Tsū. Ello. Blab. MySpace. Facebook. Twitter. Instagram. Snapchat. TikTok. You may not remember the former but most have heard of the latter.
I was an early adopter of Tsū and Ello though neither held my interest for long — their format simply didn’t improve or solve an issue outside of one of my existing platforms. There was no benefit for me outside of serving my innate curiosity of exploring something new and satisfying my own personal desire to be one of the first to try something new. We learn through experimentation and exploration.
When it comes to new technology, there are 5 stages of technological adoption: Innovator, Early Adopter, Early Majority, Late Majority, Laggards. My curiosity usually ensures I am in the early adopter category thus I find ways to explore new things as early as possible. I like being ahead of the curve — partly for the prestige of being able to share something I find wonderful with others and partly for the ability to be an “expert” and guide others through a process. It stems from my need to share and nurture.
It was October 2020 when Clubhouse first drew my attention. It niggled my mind to keep an eye on the platform though I knew no one actively using it. By November, I was looking for an invitation to join this invite-only platform despite the fact it was iOS and I was an Android user. I was determined to find a way to join. In early December, I found someone who could provide the much coveted invitation. With some careful maneuvering and an iPad, I downloaded the app and reserved my name. I was finally in the club!
Clubhouse is a “Drop-In Audio Only Chat.” Launched in March 2020, the app had a $100 million valuation in May 2020 despite having only 1500 members. By December 2020, there were 600,000 members and, in January 2021, that number has already surpassed 1 million users. But that is just the data. The platform is experiencing exponential growth — and it is not just because of the exclusivity! Clubhouse offers the conversation we are all missing in a time where Covid-19 has limited in-person connection.
So what is Clubhouse and, is it worth the hype?
The value of Clubhouse is very evident to me as I seek out conversation with people I have not yet met. I crave knowledge. I crave sharing experiences. I want to expand my connections. That said, it might not be right for you. The Clubhouse experience is very dependent on how you use it. You curate the experience. As with many platforms, you will find the marketers, the sellers, the coaches and the fringe groups, however, through careful curation of who you follow, you will customize the space to be what you want and need. My own space is full of people from vast backgrounds sharing knowledge and experience on an authentic level. When I want to listen, my favorite rooms include people like Dr. Jeff Spencer, a former Olympian, and Anil Gupta, a philosopher. My favorite rooms to host tend to be smaller rooms and one on one conversations with people of varied backgrounds — from students trying to discover their path to multimillion dollar CEOs.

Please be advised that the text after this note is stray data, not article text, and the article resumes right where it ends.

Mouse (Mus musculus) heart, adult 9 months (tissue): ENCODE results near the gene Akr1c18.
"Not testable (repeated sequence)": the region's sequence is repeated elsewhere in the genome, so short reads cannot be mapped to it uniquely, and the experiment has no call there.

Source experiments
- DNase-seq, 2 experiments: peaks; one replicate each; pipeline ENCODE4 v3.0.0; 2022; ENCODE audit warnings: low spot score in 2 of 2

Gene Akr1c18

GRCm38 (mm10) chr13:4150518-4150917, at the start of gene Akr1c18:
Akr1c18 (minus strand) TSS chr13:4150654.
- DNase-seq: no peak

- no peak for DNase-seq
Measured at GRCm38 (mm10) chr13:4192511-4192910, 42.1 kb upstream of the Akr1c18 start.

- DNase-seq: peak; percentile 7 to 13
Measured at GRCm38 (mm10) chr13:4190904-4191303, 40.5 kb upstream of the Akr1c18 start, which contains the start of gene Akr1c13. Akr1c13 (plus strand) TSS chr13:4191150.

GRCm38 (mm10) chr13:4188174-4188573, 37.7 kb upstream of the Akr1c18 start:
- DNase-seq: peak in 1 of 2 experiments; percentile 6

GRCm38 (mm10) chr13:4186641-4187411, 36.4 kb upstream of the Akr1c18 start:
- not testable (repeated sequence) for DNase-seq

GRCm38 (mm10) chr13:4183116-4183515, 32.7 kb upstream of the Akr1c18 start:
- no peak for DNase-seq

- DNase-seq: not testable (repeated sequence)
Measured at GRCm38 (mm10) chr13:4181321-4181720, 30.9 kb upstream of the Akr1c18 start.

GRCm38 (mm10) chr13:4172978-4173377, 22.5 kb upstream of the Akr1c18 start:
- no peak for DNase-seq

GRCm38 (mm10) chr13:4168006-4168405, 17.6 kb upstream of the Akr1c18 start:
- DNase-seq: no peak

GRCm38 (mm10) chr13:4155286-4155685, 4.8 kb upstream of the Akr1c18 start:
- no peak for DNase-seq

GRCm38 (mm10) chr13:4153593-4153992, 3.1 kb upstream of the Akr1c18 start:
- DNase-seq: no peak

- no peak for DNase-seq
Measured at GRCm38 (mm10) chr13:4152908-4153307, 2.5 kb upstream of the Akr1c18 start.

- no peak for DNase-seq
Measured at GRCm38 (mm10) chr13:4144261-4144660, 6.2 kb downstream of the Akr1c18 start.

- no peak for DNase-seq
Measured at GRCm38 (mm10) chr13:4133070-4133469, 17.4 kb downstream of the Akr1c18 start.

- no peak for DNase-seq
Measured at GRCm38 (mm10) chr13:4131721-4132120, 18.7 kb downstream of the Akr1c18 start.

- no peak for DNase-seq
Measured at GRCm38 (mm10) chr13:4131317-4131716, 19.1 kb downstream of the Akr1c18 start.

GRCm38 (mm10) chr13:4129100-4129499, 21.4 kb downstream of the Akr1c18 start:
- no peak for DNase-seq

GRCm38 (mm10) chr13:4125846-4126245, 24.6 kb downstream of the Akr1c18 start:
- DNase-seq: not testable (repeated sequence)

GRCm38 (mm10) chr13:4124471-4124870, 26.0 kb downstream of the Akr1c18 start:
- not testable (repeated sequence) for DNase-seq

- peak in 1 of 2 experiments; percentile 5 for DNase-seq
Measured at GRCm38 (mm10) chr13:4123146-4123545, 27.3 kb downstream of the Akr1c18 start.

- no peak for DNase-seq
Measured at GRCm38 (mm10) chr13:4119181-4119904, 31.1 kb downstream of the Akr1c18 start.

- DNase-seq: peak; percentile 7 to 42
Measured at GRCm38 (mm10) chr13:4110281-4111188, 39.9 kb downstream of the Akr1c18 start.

Clubhouse had another huge benefit — it’s audio only. This has been said before and here is why it is so significant — you can multitask and listen while you work, do dishes, shower or any number of other things. Clubhouse is like a giant podcast list and I suspect it will replace listening to podcasts for many people. There is no need for fancy equipment, to be video ready or even to be in the office. Rough audio, poor signal, unscripted content. These are things that endear me to the platform. The authenticness is what I miss is this highly curated world. I seek the imperfect, open conversation and for me, that is what Clubhouse provides. It is the hallway conversation at events. It is the chance meeting with someone you never expected to meet. For me, Clubhouse is the perfect place for someone who no longer wants to simply be an audience member, a butt in a seat, at a speaker event — it is a place to engage, to meet others in the audience, a place to connect, learn and grow.
How to Use Clubhouse
- Clubhouse is an audio-only app. Each user has a profile picture and a bio section that can be customized. This is your only way to tell people who you are — you cannot message other users within the app. Make sure to complete your bio including interests and links to other social platforms so that people can connect with you. Emoji use is popular to emphasis information.
- As a new user, you may be tempted to follow everyone. Don’t!
Clubhouse shows you topics and conversations (Rooms) based on who you follow. Make sure that the people you follow are people you want to talk with, listen to, and learn from as you may otherwise end up with Room choices that simply do not interest you.
3. Rooms represent conversations. There are 3 levels of speakers — Moderators (marked with the green bean circle), Speakers, and Audience. Only Moderators and Speakers can speak. Anyone can join the audience and you can raise your hand to request to join the stage as a speaker or to ask a question.
4. A great thing about Clubhouse is the ability to quickly learn about a speaker without leaving the room. Click on the profile picture to view their summary (note: make sure your key points are in the first 3 lines of your profile). Click View Profile to find all their information. The conversation continues while you learn about the speaker.
5. Use the Law of Two Feet. If you find a conversation is not interesting you, leave the room and try a new one, or Start Your Own! Clubhouse experiences are what you make them. You can be a listener, a speaker, or both.
Originally published January 22, 2021 by Rebecca Palmer on Medium.